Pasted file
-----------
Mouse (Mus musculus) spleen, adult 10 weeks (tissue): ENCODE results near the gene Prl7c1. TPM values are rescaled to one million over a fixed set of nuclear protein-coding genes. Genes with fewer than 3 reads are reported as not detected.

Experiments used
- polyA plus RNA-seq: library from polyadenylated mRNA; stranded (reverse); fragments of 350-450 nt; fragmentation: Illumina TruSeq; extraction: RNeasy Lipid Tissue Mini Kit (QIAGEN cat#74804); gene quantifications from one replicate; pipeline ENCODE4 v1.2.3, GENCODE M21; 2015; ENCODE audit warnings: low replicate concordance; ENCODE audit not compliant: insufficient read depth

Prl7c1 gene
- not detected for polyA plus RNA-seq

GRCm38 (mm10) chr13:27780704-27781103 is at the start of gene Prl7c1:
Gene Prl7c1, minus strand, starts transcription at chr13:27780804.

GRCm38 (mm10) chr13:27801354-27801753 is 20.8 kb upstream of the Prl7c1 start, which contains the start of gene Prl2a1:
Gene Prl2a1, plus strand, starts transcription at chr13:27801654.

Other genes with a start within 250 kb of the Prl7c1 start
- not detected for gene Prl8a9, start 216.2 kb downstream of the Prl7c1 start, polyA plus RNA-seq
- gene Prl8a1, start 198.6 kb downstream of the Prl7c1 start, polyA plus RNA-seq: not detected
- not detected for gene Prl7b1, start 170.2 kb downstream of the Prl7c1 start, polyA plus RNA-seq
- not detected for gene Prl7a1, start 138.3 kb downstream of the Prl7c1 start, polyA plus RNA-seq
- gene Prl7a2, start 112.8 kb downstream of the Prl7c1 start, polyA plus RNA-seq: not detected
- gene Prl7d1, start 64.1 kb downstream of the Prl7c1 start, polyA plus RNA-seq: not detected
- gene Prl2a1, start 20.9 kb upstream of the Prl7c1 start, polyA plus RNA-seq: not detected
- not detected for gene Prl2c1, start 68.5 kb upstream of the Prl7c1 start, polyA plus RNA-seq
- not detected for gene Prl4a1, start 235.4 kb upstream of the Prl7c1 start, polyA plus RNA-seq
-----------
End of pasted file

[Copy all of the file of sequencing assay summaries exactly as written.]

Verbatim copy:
Mouse (Mus musculus) spleen, adult 10 weeks (tissue): ENCODE results near the gene Prl7c1. TPM values are rescaled to one million over a fixed set of nuclear protein-coding genes. Genes with fewer than 3 reads are reported as not detected.

Experiments used
- polyA plus RNA-seq: library from polyadenylated mRNA; stranded (reverse); fragments of 350-450 nt; fragmentation: Illumina TruSeq; extraction: RNeasy Lipid Tissue Mini Kit (QIAGEN cat#74804); gene quantifications from one replicate; pipeline ENCODE4 v1.2.3, GENCODE M21; 2015; ENCODE audit warnings: low replicate concordance; ENCODE audit not compliant: insufficient read depth

Prl7c1 gene
- not detected for polyA plus RNA-seq

GRCm38 (mm10) chr13:27780704-27781103 is at the start of gene Prl7c1:
Gene Prl7c1, minus strand, starts transcription at chr13:27780804.

GRCm38 (mm10) chr13:27801354-27801753 is 20.8 kb upstream of the Prl7c1 start, which contains the start of gene Prl2a1:
Gene Prl2a1, plus strand, starts transcription at chr13:27801654.

Other genes with a start within 250 kb of the Prl7c1 start
- not detected for gene Prl8a9, start 216.2 kb downstream of the Prl7c1 start, polyA plus RNA-seq
- gene Prl8a1, start 198.6 kb downstream of the Prl7c1 start, polyA plus RNA-seq: not detected
- not detected for gene Prl7b1, start 170.2 kb downstream of the Prl7c1 start, polyA plus RNA-seq
- not detected for gene Prl7a1, start 138.3 kb downstream of the Prl7c1 start, polyA plus RNA-seq
- gene Prl7a2, start 112.8 kb downstream of the Prl7c1 start, polyA plus RNA-seq: not detected
- gene Prl7d1, start 64.1 kb downstream of the Prl7c1 start, polyA plus RNA-seq: not detected
- gene Prl2a1, start 20.9 kb upstream of the Prl7c1 start, polyA plus RNA-seq: not detected
- not detected for gene Prl2c1, start 68.5 kb upstream of the Prl7c1 start, polyA plus RNA-seq
- not detected for gene Prl4a1, start 235.4 kb upstream of the Prl7c1 start, polyA plus RNA-seq